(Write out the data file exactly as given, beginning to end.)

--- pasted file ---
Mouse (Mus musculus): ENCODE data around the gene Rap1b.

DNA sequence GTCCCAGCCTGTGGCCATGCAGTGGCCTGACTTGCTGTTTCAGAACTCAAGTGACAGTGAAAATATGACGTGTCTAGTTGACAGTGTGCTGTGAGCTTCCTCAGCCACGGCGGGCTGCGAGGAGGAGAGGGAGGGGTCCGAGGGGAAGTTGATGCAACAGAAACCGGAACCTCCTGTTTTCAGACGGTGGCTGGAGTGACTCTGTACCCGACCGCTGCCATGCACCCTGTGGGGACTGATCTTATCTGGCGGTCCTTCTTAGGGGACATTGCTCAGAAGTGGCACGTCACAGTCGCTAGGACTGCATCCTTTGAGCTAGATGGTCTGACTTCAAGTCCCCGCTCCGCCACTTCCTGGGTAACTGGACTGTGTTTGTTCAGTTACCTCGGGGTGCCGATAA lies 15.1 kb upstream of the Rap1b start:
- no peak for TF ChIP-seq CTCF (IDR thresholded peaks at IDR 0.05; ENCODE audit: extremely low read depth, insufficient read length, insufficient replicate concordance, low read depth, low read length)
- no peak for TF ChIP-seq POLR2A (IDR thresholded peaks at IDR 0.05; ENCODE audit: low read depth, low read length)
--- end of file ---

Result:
Mouse (Mus musculus): ENCODE data around the gene Rap1b.

DNA sequence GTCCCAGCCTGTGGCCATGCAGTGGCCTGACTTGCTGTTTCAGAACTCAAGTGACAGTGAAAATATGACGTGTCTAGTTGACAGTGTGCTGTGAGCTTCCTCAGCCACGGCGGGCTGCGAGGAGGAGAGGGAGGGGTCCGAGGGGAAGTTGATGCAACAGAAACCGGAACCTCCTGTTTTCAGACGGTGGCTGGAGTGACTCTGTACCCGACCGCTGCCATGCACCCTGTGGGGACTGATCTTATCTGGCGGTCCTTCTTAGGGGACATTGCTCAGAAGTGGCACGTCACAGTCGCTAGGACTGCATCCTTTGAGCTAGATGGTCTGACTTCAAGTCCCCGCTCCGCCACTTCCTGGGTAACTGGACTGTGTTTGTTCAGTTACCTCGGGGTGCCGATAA lies 15.1 kb upstream of the Rap1b start:
- no peak for TF ChIP-seq CTCF (IDR thresholded peaks at IDR 0.05; ENCODE audit: extremely low read depth, insufficient read length, insufficient replicate concordance, low read depth, low read length)
- no peak for TF ChIP-seq POLR2A (IDR thresholded peaks at IDR 0.05; ENCODE audit: low read depth, low read length)